WASHINGTON -- A prolonged government shutdown could deliver a blow to many poor American families by limiting or delaying access to the federal government's largest anti-poverty program, the Earned Income Tax Credit.
Last year, 26 million families received about $59 billion from the EITC, according to the Treasury Department. While a broad majority of recipients may be unaffected by a possible government shutdown, which at the earliest could come little over a week from this year's April 18 deadline for individual tax returns, the sheer scope of EITC recipients means a vast number of households can still be hurt by any problems with poverty-relief payments. Such pain could throw a wrench into federal efforts to fight poverty during the worst economic downturn since the Great Depression.
The details of a potential shutdown -- including its possible duration and effects -- remain unclear. And even if Congress cannot strike a deal to continue government operations, some programs would still be designated as "essential" functions and permitted to continue running.
But it remains to be seen exactly which programs would be considered essential, and some operations of the Internal Revenue Service may not be. The IRS and the Treasury Department declined to comment for this report, but policy observers say that while it is very unlikely that a shutdown would prevent the government from collecting tax money, other key IRS functions -- including the delivery of billions in tax refunds -- could be affected.
"Our expectations are ... taxes will be processed as if there was no shutdown," said Cristina Martin Firvida, the director for economic security for AARP's government-relations division. "We're unclear whether or not there would be significant delays in refunds, including refunds that involve the EITC."
For many citizens, their tax refund from the EITC program represents a critical component of their annual income, sometimes as much as 30 percent of their household finances. The average EITC benefit is around $2,250, but some families receive as much as $5,666, depending on their circumstances. Benefits are scaled to the number of children a family has and the family's annual income. Individuals making $13,460 or less can receive $467 from the EITC, while families with up to three children can receive the $5,666 benefit if they make less than $48,362. For families at the lower end of the economic spectrum, the EITC can be essential for paying their bills.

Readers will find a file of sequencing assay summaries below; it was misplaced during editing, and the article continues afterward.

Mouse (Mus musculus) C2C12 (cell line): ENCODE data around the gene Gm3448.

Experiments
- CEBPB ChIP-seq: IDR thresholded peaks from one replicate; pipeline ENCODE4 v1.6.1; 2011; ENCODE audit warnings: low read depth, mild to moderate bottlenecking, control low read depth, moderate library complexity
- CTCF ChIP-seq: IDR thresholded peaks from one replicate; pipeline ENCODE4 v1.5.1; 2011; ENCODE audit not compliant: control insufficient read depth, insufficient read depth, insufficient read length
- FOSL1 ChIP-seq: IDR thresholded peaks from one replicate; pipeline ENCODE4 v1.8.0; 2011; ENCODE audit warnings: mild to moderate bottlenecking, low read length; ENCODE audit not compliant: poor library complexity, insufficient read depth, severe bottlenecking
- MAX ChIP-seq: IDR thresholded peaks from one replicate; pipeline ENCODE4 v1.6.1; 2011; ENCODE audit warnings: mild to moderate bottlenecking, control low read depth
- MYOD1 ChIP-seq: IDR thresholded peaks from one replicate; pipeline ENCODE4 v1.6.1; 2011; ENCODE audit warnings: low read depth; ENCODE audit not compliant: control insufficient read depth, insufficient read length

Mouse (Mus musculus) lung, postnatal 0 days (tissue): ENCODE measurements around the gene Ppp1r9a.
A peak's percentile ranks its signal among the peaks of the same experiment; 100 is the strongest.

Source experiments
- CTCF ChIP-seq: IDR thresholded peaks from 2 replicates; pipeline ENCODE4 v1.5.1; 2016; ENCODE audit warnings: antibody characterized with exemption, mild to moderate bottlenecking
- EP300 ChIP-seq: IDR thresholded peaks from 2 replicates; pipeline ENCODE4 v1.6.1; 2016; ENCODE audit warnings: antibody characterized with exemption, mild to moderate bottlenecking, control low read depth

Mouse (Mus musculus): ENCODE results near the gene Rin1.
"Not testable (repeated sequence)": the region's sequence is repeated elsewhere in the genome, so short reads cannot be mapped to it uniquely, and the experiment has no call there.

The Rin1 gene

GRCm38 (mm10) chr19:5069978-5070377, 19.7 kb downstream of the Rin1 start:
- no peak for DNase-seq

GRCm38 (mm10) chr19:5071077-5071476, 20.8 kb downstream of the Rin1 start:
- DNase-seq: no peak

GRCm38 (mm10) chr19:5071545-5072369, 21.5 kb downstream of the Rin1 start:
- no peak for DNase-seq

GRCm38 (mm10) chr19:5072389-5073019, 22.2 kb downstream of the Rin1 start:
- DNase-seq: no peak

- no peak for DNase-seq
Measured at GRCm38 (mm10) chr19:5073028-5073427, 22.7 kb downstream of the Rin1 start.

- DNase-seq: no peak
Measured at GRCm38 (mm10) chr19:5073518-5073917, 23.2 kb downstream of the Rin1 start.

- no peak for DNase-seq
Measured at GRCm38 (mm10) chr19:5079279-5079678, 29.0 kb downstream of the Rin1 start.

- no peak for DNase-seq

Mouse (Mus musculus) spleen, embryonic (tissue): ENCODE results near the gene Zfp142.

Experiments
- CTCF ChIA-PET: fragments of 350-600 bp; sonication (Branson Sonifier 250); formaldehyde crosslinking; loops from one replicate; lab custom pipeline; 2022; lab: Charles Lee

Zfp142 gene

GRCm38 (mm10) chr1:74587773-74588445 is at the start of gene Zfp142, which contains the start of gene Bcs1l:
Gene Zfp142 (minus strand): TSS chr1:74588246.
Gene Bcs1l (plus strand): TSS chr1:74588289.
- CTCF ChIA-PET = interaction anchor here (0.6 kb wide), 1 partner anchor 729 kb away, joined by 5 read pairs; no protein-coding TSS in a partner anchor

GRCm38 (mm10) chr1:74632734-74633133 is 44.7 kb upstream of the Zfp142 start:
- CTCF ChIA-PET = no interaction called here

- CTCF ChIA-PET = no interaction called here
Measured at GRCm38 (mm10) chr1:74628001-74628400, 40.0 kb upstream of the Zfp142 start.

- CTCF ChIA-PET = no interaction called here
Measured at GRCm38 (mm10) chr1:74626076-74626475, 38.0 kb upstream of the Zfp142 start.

Fortunately, most poor families file their refunds relatively early in tax season, hoping to receive government checks sooner rather than later. But many families still wait until the mid-April tax filing deadline, and roughly one-fourth of American households who qualify for the EITC never actually apply for it, according to Adam Perry, an organizer for Capital Area Asset Builders' DC EITC assistance program. Those unaware citizens often file much later in tax season, since they do not realize they are eligible for anti-poverty benefits in earlier months.
DC EITC provides free tax preparation and advice to low-income residents of the nation's capital, avoiding expensive tax preparation services, some of which have been flagged as predatory by consumer advocates. Perry says his group's efforts to reach out to potential EITC recipients continue right up to the filing deadline.
"The good news is that since its April 8, it's almost the end of tax time, so the majority of people will have it done," he said. "The bad news is, a lot of people still wait to the last date."
The consequences of a delayed refund for poor households can be devastating.
"If that check was to be delayed, that would cause a problem, much more so than for families making $100,000 a year," said Lee Davenport of OneEconomy Corp., a global nonprofit that attempts to advance the interests of low-income households through techonology. OneEconomy is currently promoting software that helps low-income households file their taxes online for free.
Perry said he is also concerned that the IRS may not be available to answer questions from taxpayers, noting that his volunteer advocates frequently confer with IRS experts about individual cases.
"The problem is, if the IRS call centers are classified as 'not essential' and they're not able to answer questions, the folks who need help the most are going to be the ones left to try and figure things out on their own," Perry said.
The peculiar funding specifics of the local Washington, D.C. government could also create hurdles for poor taxpayers living in the nation's capital. Local government funds rely on congressional approval, and if they don't get it, many local buildings will be forced to close. DC EITC offers help at 11 locations in the city, including one at the public Martin Luther King, Jr. Memorial Library. Perry estimated that between 400 and 500 people who planned on filing with his organization during the last week before tax day will have to make alternative plans if the library closes for the second week in April.